1. Conservative economic policy is the ONLY policy that has ever benefited the US economy and US citizens. Liberals tax-and-spend policies have consistently destroyed the American economy for the last 60 years - only briefly repaired by conservative leaders such as the recovery during the 80's that bought America another 2 decades of prosperity.

  2. Conservative economic policy has been an unmitigated disaster. Remember that crashing sound in 2008? That was conservative economic doctrine in action. Don't like tax and spend? Then head off to a country that doesn't do that, you know, like Afghanistan. I hear life there is great if you don't mind moving around by camel and dodging bullets. People like you are clueless about the basics of the American economy. People like you are clueless about the benefits of taxation. People like you want everything for nothing despite the fact you take advantage, every day, of the benefits of taxation. That's the same attitude as some bums on welfare. It makes you a taker, just like them. When you can do without things like fire and police protection, clean water, clean air, good roads, military protection, consumer protection, an educational system to name just a few then you can complain about having to pay taxes. Other than that you should STFU.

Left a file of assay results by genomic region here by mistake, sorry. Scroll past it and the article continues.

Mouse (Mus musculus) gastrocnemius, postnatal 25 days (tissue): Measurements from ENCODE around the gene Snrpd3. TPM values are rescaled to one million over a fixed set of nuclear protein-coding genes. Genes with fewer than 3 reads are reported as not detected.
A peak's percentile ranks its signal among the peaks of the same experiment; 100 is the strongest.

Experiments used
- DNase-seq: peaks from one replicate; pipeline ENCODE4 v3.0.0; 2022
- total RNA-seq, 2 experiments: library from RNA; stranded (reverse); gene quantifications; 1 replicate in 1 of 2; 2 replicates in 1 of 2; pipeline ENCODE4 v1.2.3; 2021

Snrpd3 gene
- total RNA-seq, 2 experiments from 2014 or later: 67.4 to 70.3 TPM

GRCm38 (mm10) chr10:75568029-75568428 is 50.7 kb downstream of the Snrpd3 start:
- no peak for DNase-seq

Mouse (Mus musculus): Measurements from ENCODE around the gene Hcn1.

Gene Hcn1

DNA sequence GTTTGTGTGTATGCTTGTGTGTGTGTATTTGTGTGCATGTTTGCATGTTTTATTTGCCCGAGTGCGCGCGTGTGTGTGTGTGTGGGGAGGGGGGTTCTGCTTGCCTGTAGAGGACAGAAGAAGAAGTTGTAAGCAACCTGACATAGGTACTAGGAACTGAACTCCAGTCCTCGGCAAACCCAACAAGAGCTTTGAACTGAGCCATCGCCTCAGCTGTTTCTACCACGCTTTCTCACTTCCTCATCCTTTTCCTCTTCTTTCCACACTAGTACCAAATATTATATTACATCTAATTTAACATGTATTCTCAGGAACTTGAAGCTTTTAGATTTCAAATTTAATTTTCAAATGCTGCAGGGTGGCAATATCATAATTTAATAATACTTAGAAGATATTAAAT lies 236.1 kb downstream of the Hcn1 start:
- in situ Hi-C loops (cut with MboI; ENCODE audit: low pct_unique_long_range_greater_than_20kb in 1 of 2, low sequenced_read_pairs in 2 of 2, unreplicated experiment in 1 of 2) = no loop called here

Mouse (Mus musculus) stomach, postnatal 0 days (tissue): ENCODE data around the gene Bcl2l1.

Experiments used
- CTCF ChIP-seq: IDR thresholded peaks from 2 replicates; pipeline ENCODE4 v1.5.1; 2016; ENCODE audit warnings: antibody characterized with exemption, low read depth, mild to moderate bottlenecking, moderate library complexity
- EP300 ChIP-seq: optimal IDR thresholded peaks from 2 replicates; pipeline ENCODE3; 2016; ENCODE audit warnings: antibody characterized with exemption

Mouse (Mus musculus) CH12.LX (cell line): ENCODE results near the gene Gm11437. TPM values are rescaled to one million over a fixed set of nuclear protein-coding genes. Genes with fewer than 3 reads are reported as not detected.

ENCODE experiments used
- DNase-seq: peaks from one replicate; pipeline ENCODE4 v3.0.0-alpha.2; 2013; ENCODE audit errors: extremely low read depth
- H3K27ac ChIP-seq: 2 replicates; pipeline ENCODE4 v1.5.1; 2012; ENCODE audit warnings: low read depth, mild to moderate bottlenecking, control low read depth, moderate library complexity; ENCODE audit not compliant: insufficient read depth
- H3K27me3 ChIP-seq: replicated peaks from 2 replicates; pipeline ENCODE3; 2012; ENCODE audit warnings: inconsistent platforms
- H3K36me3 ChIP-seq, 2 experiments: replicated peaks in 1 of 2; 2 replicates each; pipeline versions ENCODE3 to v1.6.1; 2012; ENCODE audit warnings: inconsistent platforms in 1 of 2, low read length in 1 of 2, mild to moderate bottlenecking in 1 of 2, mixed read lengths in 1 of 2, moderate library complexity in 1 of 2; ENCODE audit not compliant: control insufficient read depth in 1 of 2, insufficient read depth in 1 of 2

1. Conservative economic doctrine isn't against tax & spend, it's about what it's spent on - military waste=fine, price of doing business/welfare waste=get rid of the program, they're ALL lazy cheats.

    2. Wow, the hatred really shines through in your post. Maybe you can be a little more tolerant of those with differing opinions. Oh wait, you told them to STFU. (how do you feel when they tell you the same thing?)

      Anyways, the 2008 crash was not really due to conservative economic doctrine, although a so-called conservative was in the white house. That actually was progressive-enacted lawmaking at it's finest. Even W bought into a bunch of it (e.g. lending). Actual conservative economic policy wouldn't have- structurally- allowed the root causes to happen. If you admire European economic and social policy so much, YOU should be the one moving THERE, instead of attempting to transform (formerly) one of the most free, economically successful nations of the last millennium.

      You are also ridiculous for bringing up the trite and worn adage that conservative economic policy doesn't support defense, safety, infrastructure, and health. What a straw man.

      And as for the article, you can't take everything the unabashedly biased CTJ states as gospel.